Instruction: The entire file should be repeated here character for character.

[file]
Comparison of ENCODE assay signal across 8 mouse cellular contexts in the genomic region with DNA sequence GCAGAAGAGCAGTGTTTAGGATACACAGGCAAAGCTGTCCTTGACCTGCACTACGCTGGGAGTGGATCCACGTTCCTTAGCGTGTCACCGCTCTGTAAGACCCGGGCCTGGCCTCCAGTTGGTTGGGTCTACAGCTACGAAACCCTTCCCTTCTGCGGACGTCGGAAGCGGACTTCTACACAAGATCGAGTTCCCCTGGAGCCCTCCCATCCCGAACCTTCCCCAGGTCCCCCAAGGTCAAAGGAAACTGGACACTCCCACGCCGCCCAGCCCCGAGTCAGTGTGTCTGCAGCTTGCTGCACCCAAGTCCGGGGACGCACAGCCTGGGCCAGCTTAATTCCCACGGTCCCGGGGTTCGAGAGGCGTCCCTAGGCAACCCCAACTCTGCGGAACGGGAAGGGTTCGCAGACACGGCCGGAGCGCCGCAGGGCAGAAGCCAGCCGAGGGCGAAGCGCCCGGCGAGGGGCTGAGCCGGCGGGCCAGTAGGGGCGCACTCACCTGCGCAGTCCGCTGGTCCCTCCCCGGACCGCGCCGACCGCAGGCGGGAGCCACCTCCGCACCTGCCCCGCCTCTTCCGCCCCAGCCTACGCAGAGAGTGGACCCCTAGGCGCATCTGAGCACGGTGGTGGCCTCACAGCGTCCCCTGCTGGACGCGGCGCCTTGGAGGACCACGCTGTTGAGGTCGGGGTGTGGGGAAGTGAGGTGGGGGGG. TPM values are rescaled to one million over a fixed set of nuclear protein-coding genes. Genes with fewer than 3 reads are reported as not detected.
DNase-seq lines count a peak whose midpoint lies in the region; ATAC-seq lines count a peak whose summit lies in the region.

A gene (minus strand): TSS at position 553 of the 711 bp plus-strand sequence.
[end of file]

Comparison of ENCODE assay signal across 8 mouse cellular contexts in the genomic region with DNA sequence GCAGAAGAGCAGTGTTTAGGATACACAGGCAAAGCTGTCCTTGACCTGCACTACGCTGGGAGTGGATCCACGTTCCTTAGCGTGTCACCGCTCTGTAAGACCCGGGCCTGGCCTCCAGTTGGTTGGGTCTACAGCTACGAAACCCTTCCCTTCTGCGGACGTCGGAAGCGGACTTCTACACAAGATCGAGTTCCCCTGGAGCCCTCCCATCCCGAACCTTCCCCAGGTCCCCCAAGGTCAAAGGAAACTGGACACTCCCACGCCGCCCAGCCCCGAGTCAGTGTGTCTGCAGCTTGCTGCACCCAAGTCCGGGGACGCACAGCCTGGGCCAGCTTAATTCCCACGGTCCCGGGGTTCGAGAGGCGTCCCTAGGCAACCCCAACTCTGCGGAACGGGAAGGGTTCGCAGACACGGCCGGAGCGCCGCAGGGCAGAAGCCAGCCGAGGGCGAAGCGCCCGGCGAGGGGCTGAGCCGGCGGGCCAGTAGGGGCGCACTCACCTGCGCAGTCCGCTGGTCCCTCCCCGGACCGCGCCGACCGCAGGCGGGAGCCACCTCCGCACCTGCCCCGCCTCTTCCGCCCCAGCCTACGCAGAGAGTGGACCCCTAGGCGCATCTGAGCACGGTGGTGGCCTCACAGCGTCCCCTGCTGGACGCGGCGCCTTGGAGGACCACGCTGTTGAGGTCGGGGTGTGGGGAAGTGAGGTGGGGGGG. TPM values are rescaled to one million over a fixed set of nuclear protein-coding genes. Genes with fewer than 3 reads are reported as not detected.
DNase-seq lines count a peak whose midpoint lies in the region; ATAC-seq lines count a peak whose summit lies in the region.

A gene (minus strand): TSS at position 553 of the 711 bp plus-strand sequence.